Campus violence seems so normal it is often treated as background noise
It has been two years since the horrible act of terror that was the Holey Artisan incident -- an eye-opening atrocity that led to a lot of discussion over how, despite our nation’s best efforts to keep up a small-town facade, we are not safe from the clutches of organized, ideology-driven, international terror outfits.
The carnage witnessed was brutal, with at least 20 people losing their lives because of the misguided actions of a handful of disenfranchised young men belonging to various, distinct rungs of the Bangladeshi socio-economic ladder.
And after two years worth of contemplation, commentary, and a multitude of successful anti-terror operations, Bangladesh can finally claim to have jumped into Dubya’s War on Terror bandwagon … for what it’s worth.
Terror level: Blue
Despite all the justified incredulity that the Holey Artisan incident entailed, Bangladeshis are not alien to the concept of terror, even though it has nothing to do with religion, or even any form of ideology for that matter.
I am, of course, referring to the current state of student political parties.
Groups such as the Bangladesh Chhatra League (BCL) and Bangladesh Jatiotabadi Chhatra Dal have been raising hell on the streets of our towns and cities long before Nibras Islam decided that the best way to express his pent up frustrations would be to pick up a gun and lay waste to a group of expats and teenagers in an upmarket restaurant.
News of BCL’s thuggery and sudden acts of public chaos is normal to the point where it’s almost treated as background noise; their rampant bouts of violence and vandalism performed under the thin veneer of “conducting student politics.”
Last Monday’s incident at the University of Dhaka, where a group of protesters -- calling for a reform to the existing quota system for administrative government jobs -- was suddenly and viciously attacked by the BCL “student politicians” can be called nothing short of an act of terror.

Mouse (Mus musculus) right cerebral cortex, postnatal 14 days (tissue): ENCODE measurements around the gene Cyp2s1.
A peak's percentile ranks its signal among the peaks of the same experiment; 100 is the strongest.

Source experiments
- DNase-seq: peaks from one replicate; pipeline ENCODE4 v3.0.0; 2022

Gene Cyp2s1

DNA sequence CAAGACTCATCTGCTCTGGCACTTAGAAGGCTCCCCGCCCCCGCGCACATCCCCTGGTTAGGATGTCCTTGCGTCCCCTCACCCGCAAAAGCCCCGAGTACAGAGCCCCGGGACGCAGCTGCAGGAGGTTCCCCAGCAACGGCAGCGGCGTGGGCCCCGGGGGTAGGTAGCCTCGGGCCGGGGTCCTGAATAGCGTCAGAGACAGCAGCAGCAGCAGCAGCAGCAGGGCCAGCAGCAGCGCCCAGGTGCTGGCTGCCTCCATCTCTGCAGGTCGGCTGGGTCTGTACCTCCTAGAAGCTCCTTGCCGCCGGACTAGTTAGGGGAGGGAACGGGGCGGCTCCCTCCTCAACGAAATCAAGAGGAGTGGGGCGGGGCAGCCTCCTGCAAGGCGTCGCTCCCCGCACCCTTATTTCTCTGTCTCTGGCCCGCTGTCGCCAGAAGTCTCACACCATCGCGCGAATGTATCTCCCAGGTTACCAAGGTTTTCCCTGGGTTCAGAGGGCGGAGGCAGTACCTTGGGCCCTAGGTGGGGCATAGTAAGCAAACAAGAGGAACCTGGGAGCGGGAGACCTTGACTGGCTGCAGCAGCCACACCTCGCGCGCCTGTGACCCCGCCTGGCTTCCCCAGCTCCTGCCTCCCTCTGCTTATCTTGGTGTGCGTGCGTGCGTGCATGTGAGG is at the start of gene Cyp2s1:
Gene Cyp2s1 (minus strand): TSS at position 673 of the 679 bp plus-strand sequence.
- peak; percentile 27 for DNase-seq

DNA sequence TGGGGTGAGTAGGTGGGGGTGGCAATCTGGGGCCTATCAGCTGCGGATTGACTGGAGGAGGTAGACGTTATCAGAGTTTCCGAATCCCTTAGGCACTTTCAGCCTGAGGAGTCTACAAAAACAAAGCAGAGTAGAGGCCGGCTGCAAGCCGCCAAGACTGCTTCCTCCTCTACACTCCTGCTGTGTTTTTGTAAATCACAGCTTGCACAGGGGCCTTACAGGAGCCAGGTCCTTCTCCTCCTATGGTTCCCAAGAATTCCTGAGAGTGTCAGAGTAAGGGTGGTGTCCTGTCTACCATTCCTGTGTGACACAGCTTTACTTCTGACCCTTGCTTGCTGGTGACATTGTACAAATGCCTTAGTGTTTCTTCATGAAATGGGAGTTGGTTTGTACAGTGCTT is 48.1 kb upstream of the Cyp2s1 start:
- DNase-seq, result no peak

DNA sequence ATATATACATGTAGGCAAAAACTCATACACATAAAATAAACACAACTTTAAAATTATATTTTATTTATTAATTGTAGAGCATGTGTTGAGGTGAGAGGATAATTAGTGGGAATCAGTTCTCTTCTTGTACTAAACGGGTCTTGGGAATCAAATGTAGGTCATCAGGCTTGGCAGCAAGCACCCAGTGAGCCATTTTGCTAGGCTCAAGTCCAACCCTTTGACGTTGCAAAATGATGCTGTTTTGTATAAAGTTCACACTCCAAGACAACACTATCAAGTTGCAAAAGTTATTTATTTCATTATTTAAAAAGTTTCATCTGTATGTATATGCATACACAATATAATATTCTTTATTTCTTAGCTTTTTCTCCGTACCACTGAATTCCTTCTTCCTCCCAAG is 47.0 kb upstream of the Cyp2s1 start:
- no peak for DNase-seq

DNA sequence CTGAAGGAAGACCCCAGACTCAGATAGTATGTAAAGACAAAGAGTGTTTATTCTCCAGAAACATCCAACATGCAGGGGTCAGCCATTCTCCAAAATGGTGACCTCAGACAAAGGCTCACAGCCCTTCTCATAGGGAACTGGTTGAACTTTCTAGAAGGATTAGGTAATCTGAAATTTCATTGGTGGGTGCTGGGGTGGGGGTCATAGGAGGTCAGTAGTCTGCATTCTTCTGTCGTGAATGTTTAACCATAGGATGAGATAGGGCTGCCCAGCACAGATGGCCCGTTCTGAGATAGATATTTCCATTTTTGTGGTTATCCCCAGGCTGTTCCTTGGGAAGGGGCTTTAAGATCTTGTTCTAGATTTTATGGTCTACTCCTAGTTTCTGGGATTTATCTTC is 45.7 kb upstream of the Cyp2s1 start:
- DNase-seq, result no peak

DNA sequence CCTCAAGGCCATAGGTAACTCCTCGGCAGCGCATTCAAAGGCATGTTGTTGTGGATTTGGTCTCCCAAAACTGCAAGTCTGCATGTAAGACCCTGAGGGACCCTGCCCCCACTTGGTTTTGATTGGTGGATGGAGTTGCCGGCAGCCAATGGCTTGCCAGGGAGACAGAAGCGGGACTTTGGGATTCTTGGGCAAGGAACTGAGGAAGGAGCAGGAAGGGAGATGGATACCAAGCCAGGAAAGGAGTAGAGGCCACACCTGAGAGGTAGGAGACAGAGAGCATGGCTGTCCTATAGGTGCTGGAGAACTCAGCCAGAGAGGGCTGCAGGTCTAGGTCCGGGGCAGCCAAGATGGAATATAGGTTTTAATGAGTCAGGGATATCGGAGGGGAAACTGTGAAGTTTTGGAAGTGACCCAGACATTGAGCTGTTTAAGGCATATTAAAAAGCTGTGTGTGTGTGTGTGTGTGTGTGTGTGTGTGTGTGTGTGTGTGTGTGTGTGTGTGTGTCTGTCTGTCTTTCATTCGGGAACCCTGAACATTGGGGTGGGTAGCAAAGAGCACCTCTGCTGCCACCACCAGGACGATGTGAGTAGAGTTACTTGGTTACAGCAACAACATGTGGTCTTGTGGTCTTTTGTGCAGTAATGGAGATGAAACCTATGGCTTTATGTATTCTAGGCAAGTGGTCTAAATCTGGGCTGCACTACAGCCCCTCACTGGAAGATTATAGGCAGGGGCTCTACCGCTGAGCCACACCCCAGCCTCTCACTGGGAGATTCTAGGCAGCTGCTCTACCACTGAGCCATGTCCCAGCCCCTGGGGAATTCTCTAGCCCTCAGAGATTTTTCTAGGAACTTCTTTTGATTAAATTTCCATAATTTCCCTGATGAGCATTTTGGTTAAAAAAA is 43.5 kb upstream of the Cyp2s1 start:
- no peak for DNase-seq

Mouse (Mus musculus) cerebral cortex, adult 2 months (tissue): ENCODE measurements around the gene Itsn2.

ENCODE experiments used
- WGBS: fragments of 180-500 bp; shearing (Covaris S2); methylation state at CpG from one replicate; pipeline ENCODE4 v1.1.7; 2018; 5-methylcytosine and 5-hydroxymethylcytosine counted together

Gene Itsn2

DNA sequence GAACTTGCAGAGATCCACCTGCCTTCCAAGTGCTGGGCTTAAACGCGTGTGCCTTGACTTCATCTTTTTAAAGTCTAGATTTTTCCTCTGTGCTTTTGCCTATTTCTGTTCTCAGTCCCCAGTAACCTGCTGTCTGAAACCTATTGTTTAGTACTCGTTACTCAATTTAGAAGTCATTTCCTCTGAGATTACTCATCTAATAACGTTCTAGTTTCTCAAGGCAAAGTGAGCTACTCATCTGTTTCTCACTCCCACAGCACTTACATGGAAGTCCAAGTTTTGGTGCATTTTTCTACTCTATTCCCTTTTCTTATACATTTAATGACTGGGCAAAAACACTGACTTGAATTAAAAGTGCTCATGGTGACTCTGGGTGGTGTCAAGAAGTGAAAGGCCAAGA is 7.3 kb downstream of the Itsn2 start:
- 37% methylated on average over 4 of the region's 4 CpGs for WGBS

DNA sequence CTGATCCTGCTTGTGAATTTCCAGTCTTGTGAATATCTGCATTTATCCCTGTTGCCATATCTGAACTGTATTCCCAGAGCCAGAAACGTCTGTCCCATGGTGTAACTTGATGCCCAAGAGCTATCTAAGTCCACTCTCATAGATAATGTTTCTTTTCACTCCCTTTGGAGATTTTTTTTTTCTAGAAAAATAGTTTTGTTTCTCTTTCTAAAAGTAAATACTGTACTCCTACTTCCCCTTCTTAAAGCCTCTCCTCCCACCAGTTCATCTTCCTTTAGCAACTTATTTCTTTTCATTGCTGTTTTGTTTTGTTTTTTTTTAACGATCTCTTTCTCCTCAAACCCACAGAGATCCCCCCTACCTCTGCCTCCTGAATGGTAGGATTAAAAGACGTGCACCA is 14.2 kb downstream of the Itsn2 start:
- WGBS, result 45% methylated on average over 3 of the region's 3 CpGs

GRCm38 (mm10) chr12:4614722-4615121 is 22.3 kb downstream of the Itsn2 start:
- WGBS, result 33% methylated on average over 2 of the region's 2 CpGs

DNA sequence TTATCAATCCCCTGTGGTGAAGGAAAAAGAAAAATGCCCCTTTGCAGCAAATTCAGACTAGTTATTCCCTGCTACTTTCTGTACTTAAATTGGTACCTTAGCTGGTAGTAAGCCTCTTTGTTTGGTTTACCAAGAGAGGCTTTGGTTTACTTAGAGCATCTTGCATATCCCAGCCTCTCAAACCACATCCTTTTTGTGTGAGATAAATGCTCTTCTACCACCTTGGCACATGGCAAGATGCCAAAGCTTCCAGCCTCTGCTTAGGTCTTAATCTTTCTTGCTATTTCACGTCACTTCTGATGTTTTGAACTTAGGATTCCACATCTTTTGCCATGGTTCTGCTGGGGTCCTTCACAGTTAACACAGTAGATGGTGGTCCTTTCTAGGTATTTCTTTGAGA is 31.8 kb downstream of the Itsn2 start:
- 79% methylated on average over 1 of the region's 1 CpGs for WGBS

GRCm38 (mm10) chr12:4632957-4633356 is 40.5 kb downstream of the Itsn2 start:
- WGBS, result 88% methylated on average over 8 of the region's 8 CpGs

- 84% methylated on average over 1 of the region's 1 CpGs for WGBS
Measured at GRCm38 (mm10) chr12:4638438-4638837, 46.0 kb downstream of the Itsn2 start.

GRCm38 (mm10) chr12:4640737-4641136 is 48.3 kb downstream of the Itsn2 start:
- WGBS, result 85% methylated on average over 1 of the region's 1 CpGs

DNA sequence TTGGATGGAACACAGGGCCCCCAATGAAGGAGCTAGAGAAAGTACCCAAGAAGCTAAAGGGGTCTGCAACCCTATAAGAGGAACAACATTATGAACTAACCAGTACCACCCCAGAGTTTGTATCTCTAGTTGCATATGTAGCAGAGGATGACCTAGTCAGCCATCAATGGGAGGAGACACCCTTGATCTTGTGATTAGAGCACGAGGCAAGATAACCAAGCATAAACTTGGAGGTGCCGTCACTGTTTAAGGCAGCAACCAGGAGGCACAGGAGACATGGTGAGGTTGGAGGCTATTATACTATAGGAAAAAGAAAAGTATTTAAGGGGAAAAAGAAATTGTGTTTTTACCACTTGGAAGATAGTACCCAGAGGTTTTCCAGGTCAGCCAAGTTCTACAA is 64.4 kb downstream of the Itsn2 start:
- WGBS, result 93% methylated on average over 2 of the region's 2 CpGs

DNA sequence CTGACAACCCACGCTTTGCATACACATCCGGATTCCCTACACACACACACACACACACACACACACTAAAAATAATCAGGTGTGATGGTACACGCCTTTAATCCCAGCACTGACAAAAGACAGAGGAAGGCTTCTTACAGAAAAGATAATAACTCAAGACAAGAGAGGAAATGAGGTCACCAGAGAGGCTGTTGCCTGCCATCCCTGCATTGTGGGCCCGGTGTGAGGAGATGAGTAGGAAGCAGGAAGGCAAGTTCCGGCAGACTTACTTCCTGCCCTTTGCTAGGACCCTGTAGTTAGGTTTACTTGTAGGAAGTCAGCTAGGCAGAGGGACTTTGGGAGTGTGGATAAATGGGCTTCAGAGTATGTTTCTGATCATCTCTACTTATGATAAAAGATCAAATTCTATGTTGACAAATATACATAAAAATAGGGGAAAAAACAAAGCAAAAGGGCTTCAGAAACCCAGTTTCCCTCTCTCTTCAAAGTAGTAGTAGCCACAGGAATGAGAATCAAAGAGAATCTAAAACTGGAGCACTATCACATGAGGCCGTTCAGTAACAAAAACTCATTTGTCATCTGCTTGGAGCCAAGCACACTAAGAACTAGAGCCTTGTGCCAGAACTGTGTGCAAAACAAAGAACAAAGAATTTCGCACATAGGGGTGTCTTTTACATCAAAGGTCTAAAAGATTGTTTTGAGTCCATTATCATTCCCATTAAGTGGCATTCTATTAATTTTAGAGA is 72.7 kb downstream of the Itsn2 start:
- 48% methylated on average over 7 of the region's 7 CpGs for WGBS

Take away the assault rifles and explosives, remove the false air of religiosity, and you can hardly tell the difference between a self-styled Bangladeshi member of IS and a member of BCL.
They are both products of a culture that instills some of the worst values that a young man can translate into characteristic traits, except one of them enjoys the kind of impunity that can only be sponsored by the state itself.
And, indeed, the state has a large part to play here.
I have heard an argument being made that each party’s student wing acts as something akin to nuclear deterrence against (ideally) each other.
While this analogy holds some weight in making sure that the brunt of the fallout is almost always felt by the ordinary citizen, where it crumbles is the fact that there is almost next to no chance of a nuclear warhead targetting its own soil and launching itself.
But how did we even get here? How have we normalized the idea of political parties requiring miniature armies of their own?
How did the idea of student politics go from actual students (I refuse to believe that the average 52-year-old-looking BCL member has anything to do with academia) protesting Section 144 during the Language Movement of 1952, to rank-and-file thugs beating up peaceful protesters in the same university grounds?
Is the irony lost on our leaders?
As citizens of a third-world nation, we have always existed in that murky realm that lies between development and authoritarianism. But that is a realm of contradictions.
Just as the promise of a Digital Bangladesh is broken by the formulation of the Digital Security Act, so is the promise of a secure and terror-free Bangladesh broken by letting violent groups such as BCL enjoy the level of impunity that they do.
IS, BCL, IRS, no matter what acronym you slap onto an organization that perpetuates violence and wreaks havoc, at the end of the day, terror by any other name is still terror.
Rubaiyat Kabir is an Editorial Assistant at the Dhaka Tribune. He can be followed on Twitter @moreanik.